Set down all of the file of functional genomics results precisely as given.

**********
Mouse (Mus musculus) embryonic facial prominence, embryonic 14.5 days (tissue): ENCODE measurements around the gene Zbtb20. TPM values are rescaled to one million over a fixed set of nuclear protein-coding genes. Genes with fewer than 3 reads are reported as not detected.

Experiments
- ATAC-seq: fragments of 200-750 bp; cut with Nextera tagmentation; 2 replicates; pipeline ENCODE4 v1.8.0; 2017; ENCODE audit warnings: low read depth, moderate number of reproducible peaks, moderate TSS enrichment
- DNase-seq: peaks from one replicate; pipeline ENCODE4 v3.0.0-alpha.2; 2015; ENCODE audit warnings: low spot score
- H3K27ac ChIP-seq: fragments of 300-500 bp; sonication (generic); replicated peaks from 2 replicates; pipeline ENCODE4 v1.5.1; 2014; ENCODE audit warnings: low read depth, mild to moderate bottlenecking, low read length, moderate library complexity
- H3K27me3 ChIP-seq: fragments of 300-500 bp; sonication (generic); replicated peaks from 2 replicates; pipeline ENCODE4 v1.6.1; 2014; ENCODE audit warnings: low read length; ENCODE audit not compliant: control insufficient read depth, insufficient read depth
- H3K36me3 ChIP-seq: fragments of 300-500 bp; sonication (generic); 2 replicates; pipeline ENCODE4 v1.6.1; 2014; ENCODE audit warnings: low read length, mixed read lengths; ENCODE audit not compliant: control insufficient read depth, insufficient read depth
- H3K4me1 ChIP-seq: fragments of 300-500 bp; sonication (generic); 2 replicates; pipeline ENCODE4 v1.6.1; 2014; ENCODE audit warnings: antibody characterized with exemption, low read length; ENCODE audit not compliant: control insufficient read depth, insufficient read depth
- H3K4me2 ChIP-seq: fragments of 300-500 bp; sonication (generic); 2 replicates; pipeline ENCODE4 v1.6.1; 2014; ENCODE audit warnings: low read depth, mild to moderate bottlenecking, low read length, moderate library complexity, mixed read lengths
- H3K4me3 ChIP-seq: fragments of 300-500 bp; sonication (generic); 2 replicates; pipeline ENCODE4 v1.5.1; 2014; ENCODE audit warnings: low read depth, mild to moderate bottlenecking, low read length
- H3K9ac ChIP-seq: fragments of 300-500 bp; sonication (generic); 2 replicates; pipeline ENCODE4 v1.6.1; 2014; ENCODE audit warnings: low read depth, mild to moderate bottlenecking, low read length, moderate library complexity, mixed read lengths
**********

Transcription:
Mouse (Mus musculus) embryonic facial prominence, embryonic 14.5 days (tissue): ENCODE measurements around the gene Zbtb20. TPM values are rescaled to one million over a fixed set of nuclear protein-coding genes. Genes with fewer than 3 reads are reported as not detected.

Experiments
- ATAC-seq: fragments of 200-750 bp; cut with Nextera tagmentation; 2 replicates; pipeline ENCODE4 v1.8.0; 2017; ENCODE audit warnings: low read depth, moderate number of reproducible peaks, moderate TSS enrichment
- DNase-seq: peaks from one replicate; pipeline ENCODE4 v3.0.0-alpha.2; 2015; ENCODE audit warnings: low spot score
- H3K27ac ChIP-seq: fragments of 300-500 bp; sonication (generic); replicated peaks from 2 replicates; pipeline ENCODE4 v1.5.1; 2014; ENCODE audit warnings: low read depth, mild to moderate bottlenecking, low read length, moderate library complexity
- H3K27me3 ChIP-seq: fragments of 300-500 bp; sonication (generic); replicated peaks from 2 replicates; pipeline ENCODE4 v1.6.1; 2014; ENCODE audit warnings: low read length; ENCODE audit not compliant: control insufficient read depth, insufficient read depth
- H3K36me3 ChIP-seq: fragments of 300-500 bp; sonication (generic); 2 replicates; pipeline ENCODE4 v1.6.1; 2014; ENCODE audit warnings: low read length, mixed read lengths; ENCODE audit not compliant: control insufficient read depth, insufficient read depth
- H3K4me1 ChIP-seq: fragments of 300-500 bp; sonication (generic); 2 replicates; pipeline ENCODE4 v1.6.1; 2014; ENCODE audit warnings: antibody characterized with exemption, low read length; ENCODE audit not compliant: control insufficient read depth, insufficient read depth
- H3K4me2 ChIP-seq: fragments of 300-500 bp; sonication (generic); 2 replicates; pipeline ENCODE4 v1.6.1; 2014; ENCODE audit warnings: low read depth, mild to moderate bottlenecking, low read length, moderate library complexity, mixed read lengths
- H3K4me3 ChIP-seq: fragments of 300-500 bp; sonication (generic); 2 replicates; pipeline ENCODE4 v1.5.1; 2014; ENCODE audit warnings: low read depth, mild to moderate bottlenecking, low read length
- H3K9ac ChIP-seq: fragments of 300-500 bp; sonication (generic); 2 replicates; pipeline ENCODE4 v1.6.1; 2014; ENCODE audit warnings: low read depth, mild to moderate bottlenecking, low read length, moderate library complexity, mixed read lengths